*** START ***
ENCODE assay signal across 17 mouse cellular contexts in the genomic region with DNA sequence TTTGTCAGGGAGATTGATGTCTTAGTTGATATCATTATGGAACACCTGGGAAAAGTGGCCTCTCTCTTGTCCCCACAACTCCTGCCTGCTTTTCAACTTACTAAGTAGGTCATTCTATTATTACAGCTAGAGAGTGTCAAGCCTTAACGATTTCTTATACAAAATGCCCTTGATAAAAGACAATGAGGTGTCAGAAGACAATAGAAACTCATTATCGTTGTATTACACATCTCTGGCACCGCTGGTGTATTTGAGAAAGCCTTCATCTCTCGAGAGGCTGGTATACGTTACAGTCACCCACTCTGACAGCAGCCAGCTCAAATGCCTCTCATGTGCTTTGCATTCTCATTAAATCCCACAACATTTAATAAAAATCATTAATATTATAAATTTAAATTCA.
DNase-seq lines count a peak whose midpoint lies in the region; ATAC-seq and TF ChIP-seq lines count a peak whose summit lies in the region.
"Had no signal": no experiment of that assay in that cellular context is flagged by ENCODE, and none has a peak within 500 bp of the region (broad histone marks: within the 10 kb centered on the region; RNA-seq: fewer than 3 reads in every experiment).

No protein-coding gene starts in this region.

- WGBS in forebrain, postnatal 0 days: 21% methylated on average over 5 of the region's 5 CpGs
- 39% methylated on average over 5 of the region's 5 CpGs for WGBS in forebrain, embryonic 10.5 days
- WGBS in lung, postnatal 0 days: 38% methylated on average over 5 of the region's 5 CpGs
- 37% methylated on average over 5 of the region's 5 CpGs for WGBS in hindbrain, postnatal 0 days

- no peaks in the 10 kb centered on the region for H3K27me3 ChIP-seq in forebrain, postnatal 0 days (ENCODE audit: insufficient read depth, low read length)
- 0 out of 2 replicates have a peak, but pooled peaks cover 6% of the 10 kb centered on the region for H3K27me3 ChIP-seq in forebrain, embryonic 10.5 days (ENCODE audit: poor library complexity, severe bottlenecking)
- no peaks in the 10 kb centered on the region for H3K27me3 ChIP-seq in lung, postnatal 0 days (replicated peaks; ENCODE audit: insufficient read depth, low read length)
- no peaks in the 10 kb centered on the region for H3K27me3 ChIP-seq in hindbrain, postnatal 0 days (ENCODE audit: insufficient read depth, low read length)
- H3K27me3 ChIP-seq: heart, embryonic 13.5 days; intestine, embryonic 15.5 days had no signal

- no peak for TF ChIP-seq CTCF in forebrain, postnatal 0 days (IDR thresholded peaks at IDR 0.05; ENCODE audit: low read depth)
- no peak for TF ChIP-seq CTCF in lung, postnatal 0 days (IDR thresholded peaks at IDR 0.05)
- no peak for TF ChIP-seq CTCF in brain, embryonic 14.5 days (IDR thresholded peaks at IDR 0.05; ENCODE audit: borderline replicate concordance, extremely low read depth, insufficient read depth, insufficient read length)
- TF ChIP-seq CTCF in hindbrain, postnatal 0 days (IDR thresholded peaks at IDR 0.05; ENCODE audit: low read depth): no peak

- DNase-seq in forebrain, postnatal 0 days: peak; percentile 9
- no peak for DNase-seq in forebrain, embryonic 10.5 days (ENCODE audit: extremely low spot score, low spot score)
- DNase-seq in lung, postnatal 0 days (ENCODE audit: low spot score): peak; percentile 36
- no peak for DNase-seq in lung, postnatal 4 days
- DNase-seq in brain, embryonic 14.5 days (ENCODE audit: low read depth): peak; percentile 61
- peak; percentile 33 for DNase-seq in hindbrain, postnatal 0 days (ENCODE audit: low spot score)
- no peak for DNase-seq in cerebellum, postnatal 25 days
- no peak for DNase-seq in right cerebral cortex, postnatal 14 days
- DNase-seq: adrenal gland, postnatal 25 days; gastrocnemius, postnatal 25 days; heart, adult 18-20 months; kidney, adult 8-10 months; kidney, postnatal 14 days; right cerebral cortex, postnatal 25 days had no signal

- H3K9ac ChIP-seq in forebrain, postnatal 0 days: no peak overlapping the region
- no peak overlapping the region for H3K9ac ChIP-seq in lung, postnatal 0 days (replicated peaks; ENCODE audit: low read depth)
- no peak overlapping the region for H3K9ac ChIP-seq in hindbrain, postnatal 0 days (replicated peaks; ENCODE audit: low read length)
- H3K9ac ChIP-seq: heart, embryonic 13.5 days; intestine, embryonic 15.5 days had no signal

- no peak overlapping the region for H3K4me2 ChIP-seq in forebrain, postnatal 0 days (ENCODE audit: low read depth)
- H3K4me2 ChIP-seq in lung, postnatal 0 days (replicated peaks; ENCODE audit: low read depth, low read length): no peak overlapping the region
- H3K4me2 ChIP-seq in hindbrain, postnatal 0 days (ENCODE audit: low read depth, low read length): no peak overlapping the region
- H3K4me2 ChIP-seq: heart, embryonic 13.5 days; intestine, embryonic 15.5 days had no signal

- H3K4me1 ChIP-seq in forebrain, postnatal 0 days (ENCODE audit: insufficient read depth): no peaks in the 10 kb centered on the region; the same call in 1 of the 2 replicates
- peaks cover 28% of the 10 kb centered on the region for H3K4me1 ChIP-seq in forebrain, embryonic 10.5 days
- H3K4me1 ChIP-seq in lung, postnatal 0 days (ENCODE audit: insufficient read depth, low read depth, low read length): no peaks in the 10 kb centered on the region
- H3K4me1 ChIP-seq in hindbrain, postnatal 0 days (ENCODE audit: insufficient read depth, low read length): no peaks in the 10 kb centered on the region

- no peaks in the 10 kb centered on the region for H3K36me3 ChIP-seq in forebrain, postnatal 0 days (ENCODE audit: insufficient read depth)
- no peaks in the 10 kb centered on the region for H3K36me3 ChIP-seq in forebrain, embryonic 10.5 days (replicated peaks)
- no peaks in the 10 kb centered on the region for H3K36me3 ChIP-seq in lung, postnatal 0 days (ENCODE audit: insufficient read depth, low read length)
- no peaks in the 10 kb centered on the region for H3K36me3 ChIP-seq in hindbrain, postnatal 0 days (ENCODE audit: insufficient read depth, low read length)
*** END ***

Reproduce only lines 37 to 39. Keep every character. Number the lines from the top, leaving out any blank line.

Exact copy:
- H3K4me1 ChIP-seq in lung, postnatal 0 days (ENCODE audit: insufficient read depth, low read depth, low read length): no peaks in the 10 kb centered on the region
- H3K4me1 ChIP-seq in hindbrain, postnatal 0 days (ENCODE audit: insufficient read depth, low read length): no peaks in the 10 kb centered on the region

- no peaks in the 10 kb centered on the region for H3K36me3 ChIP-seq in forebrain, postnatal 0 days (ENCODE audit: insufficient read depth)